Uvalde School Police Chief Arredondo to be fired after failing to stop massacre

Parents and the community have called for the chief’s firing after news broke he was responsible for holding officers back from responding to the school shooting that left 21 dead.


Uvalde Consolidated Independent School District officials will fire police chief Pete Arredondo on Saturday, after he held officers back for an hour while a gunman killed 21 students and teachers inside the school he was in charge of protecting back in May, the Daily Mail reports.

Sources close to the school board told CNN the chief will be fired. His actions at the Robb Elementary School massacre left 19 students and two teachers dead on May 24.

Parents and the community have called for his firing after news broke he was responsible for holding officers back. He was placed on administrative leave last month.

On Sunday, the Texas House investigative committee released a preliminary report where officials found “multiple systemic failures” and poor leadership by law enforcement on the day of the shooting.

Uvalde Mayor Don McLaughlin released body camera footage from the mass shooting on Sunday. Two news outlets released an 82-minute video of the shooting days ago.

Arredondo told officers the situation changed from an active shooter situation to one of a barricaded suspect. They proceeded to act with caution while the shooter massacred children.

The chief’s call came despite several students and teachers making 911 calls for help amid the shooting.

The newly-released video also shows Arredondo trying to speak with the shooter several times from the school hallway.

During his initial attempts, Arredondo seems unaware the shooter barricaded himself in a classroom with students.

“Let me know if there's any kids in there or anything,” Arredondo said “This could be peaceful.”

He continued,” Can you tell me your name, anything that can help please?”

The shooter did not respond. Minutes later, a 911 dispatcher alerted police that a student had called and children and teachers were trapped with the gunman.

Six minutes later, Arredondo tries to open the door to a nearby classroom with a set of keys, but fails to do so.

Another officer opens the door and additional officers, more heavily armored, arrive but take little action. Then, another round of shots is fired, prompting Arredondo yet again to plead with the shooter.

After another round of shots is fired, Arredondo again pleads with the shooter, “Can you hear me, sir?”

“Sir, if you can hear me, please put your firearm down, sir. We don't want anybody else hurt.”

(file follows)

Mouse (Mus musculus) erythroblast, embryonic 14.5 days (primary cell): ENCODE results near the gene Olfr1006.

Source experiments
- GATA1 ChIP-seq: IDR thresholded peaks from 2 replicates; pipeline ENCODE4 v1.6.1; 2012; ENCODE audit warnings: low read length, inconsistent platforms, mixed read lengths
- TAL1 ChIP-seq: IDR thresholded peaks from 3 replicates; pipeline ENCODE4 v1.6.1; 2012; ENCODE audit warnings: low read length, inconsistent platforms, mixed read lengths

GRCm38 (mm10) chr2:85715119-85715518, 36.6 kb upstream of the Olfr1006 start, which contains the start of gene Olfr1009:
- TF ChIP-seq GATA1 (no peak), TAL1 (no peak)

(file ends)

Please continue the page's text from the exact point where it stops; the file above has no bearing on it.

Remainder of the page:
Someone says “I know, I know” and another voice says, “That's what we're doing, we're trying to get him out.”

Yet police don’t enter the classroom with the shooter to kill him for another 30 minutes.

The Texas House probe marks the most thorough attempt so far to determine why it took more than an hour for police and other officers to confront and kill an active shooter.

The report observed “system failures and egregious poor decision making” by decision-makers and a lack of clear leadership and sufficient urgency. Hundreds of officers from agencies that were better trained and better equipped than the school's police force also failed, the report found.

“The void of leadership could have contributed to the loss of life as injured victims waited over an hour for help, and the attacker continued to sporadically fire his weapon.”

Uvalde Mayor Don McLaughlin said in an emailed statement to the Daily Mail that the city placed Lieutenant Mariano Pargas, who was the acting city police chief on the day of the shooting, on administrative leave.

The report also found that the school failed to adhere to a number of basic safety protocols, which included a lack of keys leading to teachers regularly leaving doors unlocked or propping them open. The lock in one of the rooms where the shooting took place was known to be unreliable, but was not repaired.

Unreliable Wi-Fi in parts of the school also led to poor use of an app intended to notify the school of a lockdown in the event of an emergency.

Teachers also responded without urgency to lockdown notifications on the app because it was used so often due to nearby border patrol activity. The school is about an hour from the US-Mexico border.

There were 47 “lockdown” events at the school between May and February, 90 percent of which concerned border patrol activity.

The shooter displayed many warning signs, none of which were reported to authorities.


Join and support independent free thinkers!

We’re independent and can’t be cancelled. The establishment media is increasingly dedicated to divisive cancel culture, corporate wokeism, and political correctness, all while covering up corruption from the corridors of power. The need for fact-based journalism and thoughtful analysis has never been greater. When you support The Post Millennial, you support freedom of the press at a time when it's under direct attack. Join the ranks of independent, free thinkers by supporting us today for as little as $1.

Support The Post Millennial

Remind me next month

To find out what personal data we collect and how we use it, please visit our Privacy Policy

By signing up you agree to our Terms of Use and Privacy Policy
© 2024 The Post Millennial, Privacy Policy | Do Not Sell My Personal Information